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Carl N. Still [11]Carl Nelson Still [1]
  1. Carl N. Still (2011). Marilyn McCord Adams , Some Later Medieval Theories of the Eucharist: Thomas Aquinas, Giles of Rome, Duns Scotus, and William Ockham . Reviewed By. Philosophy in Review 31 (6):391-393.
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  2. Carl N. Still (2009). The Divine Sense: The Intellect in Patristic Theology (Review). Journal of the History of Philosophy 47 (1):pp. 135-136.
    Unless one already knows the phrase ‘The Divine Sense’, which Williams borrows from Origen , the reader might think that the intellect in question here is divine. But this book is as much about the human intellect as the divine. Williams approaches her subject through selective treatment of figures ranging from apostolic fathers to fifth-century monastic authors. Her first chapter deals with Justin, Irenaeus, and Tertullian, who presage later thought by their attention to human mind as mirror of the divine (...)
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  3. Carl N. Still (2008). Pico's Quest for All Knowledge. In M. V. Dougherty (ed.), Pico Della Mirandola: New Essays. Cambridge University Press.
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  4. Kevin Corrigan & Carl N. Still (2004). The Problem of Aquinas's Notion of Reditio Completa in Relation to its Neoplatonic Sources. In Jeremiah Hackett, William E. Murnion & Carl N. Still (eds.), Being and Thought in Aquinas. Global Academic Pub..
     
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  5. Jeremiah Hackett, William E. Murnion & Carl N. Still (eds.) (2004). Being and Thought in Aquinas. Global Academic Pub..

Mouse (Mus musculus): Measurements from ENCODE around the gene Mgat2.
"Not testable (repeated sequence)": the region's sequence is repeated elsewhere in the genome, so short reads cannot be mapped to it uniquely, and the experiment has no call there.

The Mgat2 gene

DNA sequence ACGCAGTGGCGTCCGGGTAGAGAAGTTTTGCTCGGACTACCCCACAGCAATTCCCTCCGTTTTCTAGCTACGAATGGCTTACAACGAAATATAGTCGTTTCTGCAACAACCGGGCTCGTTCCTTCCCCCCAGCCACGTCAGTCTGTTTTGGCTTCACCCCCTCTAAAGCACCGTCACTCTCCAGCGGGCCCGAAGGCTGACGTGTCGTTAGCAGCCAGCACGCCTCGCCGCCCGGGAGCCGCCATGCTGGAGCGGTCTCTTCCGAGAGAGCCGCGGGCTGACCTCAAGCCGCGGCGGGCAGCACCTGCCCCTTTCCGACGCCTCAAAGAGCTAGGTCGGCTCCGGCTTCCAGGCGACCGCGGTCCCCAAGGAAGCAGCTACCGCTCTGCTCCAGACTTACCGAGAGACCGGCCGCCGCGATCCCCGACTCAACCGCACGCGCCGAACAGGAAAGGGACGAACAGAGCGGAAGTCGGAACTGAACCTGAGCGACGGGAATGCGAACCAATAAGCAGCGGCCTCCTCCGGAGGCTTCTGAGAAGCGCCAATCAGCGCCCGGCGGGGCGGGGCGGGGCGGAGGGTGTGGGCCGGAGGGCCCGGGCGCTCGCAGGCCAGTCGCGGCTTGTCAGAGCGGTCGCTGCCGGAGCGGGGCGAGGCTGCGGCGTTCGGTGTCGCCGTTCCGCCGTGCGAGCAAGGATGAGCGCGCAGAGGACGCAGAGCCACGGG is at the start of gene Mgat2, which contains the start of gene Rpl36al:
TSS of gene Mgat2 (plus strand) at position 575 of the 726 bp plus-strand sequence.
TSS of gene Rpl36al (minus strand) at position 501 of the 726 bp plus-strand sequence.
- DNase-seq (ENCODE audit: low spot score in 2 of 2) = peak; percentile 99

6. Walter H. Principe, James R. Ginther & Carl N. Still (2004). Essays in Medieval Theology and Philosophy in Memory of Walter H. Principe Fortresses and Launching Pads. Monograph Collection (Matt - Pseudo).
     
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  7. Carl N. Still (2003). John Buridan: Portrait of a Fourteenth-Century Arts Master by Jack Zupko. [REVIEW] Dialogue 42 (04):832-834.
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  8. Carl N. Still (2003). Leslie, John. Infinite Minds: A Philosophical Cosmology. Review of Metaphysics 57 (1):154-155.
  9. Carl N. Still (2001). Do We Know All After Death? Thomas Aquinas on the Disembodied Soul's Knowledge. Proceedings of the American Catholic Philosophical Association 75:107-119.
    This paper examines Aquinas’s epistemological treatment of the disembodied soul in order to reveal (1) its relationship to the person it once was, and (2) the nature and extent of its self-knowledge. I argue first that disembodiment entails not only loss of personhood, but severe restriction of one’s concept of self. Consequently, individual self-consciousness is minimized. By contrast, I argue that the soul’s knowledge of its nature is likely to be realized more perfectly in the separated state, not so much (...)
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  10. Carl N. Still (1999). Gifted Knowledge: An Exception to Thomistic Epistemology? The Thomist 63 (2):173-190.
     
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